4. Pacific Northwest Venison Producers v. Smith, 20 F.3d 1008 (9th Cir.), cert. denied, 115 S. Ct. 297 (1994), supra part II.B. (1) 898 F.2d 687 (9th Cir.), cert. denied, 498 U.S. 998 (1990). (2) 752 F.2d 1444 (9th Cir.), modified, 778 F.2d 527 (9th Cir. 1985). (3) 972 F.2d 1527 (10th Cir. 1992). (4) 114 S. Ct. 1960 (1994) (5) United States v. Green, 962 F.2d 938, 941 (9th Cir. 1992) (quoting United States v. Guess, 629 F.2d 573, 576 (9th Cir. 1980)). (6) Smith v.Hughes Aircraft Co., 22 F.3d 1432 (9th Cir. 1994). (7) St. Paul Fire & Marine Ins. Co. v. Warwick Dyeing Corp., 26 F.3d 1195 (1st Cir. 1994). (8) Air Prods. & Chems., Inc. v. Hartford Accident & Indem. Co., 25 F.3d 177 (3d Cir. 1994). (9) This case is included in the 1994 Ninth Circuit Review because it was originally decided in 1994 and reported at 37 F.3d 1414 (9th Cir. 1994). That opinion was withdrawn and superseded by the above referenced unpublished opinion. This Summary accurately reflects the content of the current opinion. (10) 844 F.2d 588, 597-98 (9th Cir. 1988). (11) 340 U.S. 462 (1951). (12) Housekeeping Act, 5 U.S.C. [sections] 301 (1994). (13) See, e.g., Smith v. C.R.C. Builders Co., 626 F. Supp. 12, 14 (D. Colo. 1983) (granting federal motion to quash subpoena and holding that "superior government official could withdraw from subordinates the power to release government documents"); Reynolds Metal Co. v. Crowther, 572 F. Supp. 288, 290-91 (D. Mass. 1982) (dismissing contempt proceedings against government employees for refusal to testify after recognizing authority of agency heads to restrict testimony of subordinates). (14) 852 F.2d 1106 (9th Cir. 1988). (15) 6 F.3d 648 (9th Cir. 1993). (16) 485 U.S. 176, 184, aff'd in part, rev'd in part, 486 U.S. 281 (1988). (17) 28 U.S.C. [section] 1581(i)(3) grants CIT exclusive jurisdiction to hear actions "that arise[ ] out of any law of the United States providing for ... embargoes or other quantitative restrictions on the importation of merchandise for reasons other than the protection of the public health or safety . . ." Court of International Trade, 28 U.S.C. [section] 1581(i)(3) (1988). (18) 957 F.2d 7( 1, 765 (10th Cir. 1992). (19) Bivens v. Six Unknown Named Agents of the Fed. Bureau of Narcotics, 403 U.S. 388 (1971). Bivens actions are brought against federal government employees in their individual capacities to redress violations of citizens' constitutional rights. Id. at 395-96. (20) The court was renamed, effective October 29, 1992, the United States Court of Federal Claims. (21) Bush v. Lucas, 462 U.S. 367, 368 (1983). (22) 956 F.2d 1508, 1516 (9th Cir. 1992) (holding that to the extent Forest Plans predetermine the future, they represent a concrete injury and plaintiffs have standing to challenge them). (23) The Seventh Circuit recently agreed with the Ninth Circuit's position that citizens may challenge site-specific projects proposed in a Forest Plan. Sierra Club v. Marita, 46 F.3d 606, 613 n.5 (7th Cir. 1995). (24) 46 F.3d 1437 (9th Cir. 1993). (25) 848 F.2d 1441 (9th Cir. 1988), cert. denied, 489 U.S. 1012 (1989). (26) 958 F.2d 290, 295 (9th Cir. 1992). (27) 774 F.2d 1335, 1360-61 n.14 (9th Cir. 1984). (28) 504 U.S. 555 (1992). (29) Chevron, U.S.A., Inc. v. Natural Resources Defense Council, Inc. 467 U.S. 837, 842-45 (1984). (30) 491 U.S. 1 (1989). (31) The Organic Act authorizes the Secretary of Agriculture to promulgate regulations to protect the national forest lands from destruction and degradation. 16 U.S.C. [subsections] 473-482, 551 (1988 & Supp. V 1993) (repealed in part 1976). It further specifies that persons entering the national forests to exploit mineral resources "must comply with the rules and regulations covering such national forests." Id. (32) Ruckelshaus v. Monsanto Co., 467 U.S. 986, 1016-17 (1984). (33) 112 S. Ct. 2886, 2891 (1992). (34) 950 F.2d 38, 43 (1st Cir. 1991). (35) 497 U.S. 871 (1990). (36) 917 F.2d 15 (9th Cir. 1990).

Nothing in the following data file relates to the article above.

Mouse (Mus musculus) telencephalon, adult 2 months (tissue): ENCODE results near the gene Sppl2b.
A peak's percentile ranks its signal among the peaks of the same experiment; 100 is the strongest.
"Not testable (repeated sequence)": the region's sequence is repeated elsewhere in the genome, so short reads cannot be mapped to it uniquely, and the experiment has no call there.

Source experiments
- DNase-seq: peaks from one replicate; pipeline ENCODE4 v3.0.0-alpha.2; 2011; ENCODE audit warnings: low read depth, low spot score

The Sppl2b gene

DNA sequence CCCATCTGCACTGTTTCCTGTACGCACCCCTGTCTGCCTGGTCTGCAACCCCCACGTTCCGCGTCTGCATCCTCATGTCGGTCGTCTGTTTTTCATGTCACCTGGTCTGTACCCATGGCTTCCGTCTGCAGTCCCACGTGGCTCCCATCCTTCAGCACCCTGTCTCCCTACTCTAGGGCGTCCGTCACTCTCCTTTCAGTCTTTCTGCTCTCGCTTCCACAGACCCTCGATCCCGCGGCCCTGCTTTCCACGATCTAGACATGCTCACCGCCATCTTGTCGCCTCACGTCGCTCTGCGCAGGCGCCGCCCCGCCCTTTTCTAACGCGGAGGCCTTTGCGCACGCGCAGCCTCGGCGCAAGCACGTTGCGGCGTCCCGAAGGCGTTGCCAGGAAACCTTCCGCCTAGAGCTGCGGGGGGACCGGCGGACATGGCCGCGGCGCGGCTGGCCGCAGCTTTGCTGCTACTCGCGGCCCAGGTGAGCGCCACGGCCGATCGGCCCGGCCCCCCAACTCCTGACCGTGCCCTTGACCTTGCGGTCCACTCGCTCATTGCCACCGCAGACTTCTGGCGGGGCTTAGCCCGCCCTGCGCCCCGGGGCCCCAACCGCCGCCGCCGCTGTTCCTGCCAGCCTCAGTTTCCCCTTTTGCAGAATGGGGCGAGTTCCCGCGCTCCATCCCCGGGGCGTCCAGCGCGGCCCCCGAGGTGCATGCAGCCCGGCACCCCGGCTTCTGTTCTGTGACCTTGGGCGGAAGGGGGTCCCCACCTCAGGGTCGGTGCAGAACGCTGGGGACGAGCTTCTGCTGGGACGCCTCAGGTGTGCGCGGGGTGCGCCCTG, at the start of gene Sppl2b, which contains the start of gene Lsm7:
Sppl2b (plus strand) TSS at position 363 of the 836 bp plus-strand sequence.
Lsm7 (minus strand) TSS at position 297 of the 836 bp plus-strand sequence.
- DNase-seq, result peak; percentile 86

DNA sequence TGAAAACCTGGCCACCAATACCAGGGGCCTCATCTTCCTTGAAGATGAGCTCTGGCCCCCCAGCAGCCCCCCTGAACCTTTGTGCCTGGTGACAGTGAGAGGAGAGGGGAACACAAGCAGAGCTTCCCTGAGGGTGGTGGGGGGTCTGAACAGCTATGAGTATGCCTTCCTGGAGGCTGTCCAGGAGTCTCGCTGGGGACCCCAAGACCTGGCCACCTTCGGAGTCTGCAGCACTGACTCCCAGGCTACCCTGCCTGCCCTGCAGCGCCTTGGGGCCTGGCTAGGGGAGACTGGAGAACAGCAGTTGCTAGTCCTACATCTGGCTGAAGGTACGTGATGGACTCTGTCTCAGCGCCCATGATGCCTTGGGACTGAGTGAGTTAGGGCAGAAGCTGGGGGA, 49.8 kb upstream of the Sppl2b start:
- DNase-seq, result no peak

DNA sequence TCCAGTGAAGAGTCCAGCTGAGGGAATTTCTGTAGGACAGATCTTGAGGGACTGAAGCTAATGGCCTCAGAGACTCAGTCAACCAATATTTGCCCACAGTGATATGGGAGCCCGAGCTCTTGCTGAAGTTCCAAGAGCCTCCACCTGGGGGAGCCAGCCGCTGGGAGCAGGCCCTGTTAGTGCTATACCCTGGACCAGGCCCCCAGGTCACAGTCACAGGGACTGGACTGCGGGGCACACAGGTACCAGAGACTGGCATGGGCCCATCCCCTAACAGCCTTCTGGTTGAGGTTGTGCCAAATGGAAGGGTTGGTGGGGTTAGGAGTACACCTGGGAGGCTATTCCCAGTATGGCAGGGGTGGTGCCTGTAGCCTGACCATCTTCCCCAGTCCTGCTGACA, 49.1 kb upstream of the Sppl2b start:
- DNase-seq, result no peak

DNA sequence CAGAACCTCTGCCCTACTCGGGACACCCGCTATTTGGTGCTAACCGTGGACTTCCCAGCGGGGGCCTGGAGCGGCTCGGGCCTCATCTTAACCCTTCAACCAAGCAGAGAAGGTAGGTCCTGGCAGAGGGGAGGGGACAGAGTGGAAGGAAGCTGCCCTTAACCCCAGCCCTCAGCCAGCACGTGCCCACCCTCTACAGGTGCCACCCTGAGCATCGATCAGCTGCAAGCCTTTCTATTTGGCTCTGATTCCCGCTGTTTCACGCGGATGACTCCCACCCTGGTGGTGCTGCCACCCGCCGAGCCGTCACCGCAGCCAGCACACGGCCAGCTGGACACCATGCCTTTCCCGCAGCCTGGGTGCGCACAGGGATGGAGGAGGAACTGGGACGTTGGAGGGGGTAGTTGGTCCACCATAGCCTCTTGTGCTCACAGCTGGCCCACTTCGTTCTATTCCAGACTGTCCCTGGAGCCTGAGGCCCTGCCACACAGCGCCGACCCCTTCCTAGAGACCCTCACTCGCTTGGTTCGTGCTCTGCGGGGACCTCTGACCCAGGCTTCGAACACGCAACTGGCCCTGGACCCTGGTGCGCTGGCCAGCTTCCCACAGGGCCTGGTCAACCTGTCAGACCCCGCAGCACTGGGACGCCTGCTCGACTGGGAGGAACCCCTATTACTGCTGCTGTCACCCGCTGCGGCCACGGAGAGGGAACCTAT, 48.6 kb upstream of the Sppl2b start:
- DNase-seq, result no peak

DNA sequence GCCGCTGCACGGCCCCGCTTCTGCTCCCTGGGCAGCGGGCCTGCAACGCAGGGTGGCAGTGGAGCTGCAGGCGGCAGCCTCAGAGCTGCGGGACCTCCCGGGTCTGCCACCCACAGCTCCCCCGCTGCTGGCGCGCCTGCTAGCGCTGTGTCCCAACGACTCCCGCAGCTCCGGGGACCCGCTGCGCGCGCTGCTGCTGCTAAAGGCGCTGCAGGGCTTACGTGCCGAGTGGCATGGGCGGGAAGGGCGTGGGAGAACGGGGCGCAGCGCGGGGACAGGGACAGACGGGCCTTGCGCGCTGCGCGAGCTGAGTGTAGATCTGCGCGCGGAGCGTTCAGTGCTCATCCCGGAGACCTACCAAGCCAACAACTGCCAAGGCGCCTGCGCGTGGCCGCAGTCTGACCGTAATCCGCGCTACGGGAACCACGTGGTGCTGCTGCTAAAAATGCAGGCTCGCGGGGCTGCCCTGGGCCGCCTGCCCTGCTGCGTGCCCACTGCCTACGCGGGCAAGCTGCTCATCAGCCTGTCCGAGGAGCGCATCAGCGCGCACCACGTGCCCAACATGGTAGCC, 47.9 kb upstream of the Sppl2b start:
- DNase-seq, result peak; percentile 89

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Title Annotation:includes index of cases and statutes
Publication:Environmental Law
Date:Jun 22, 1995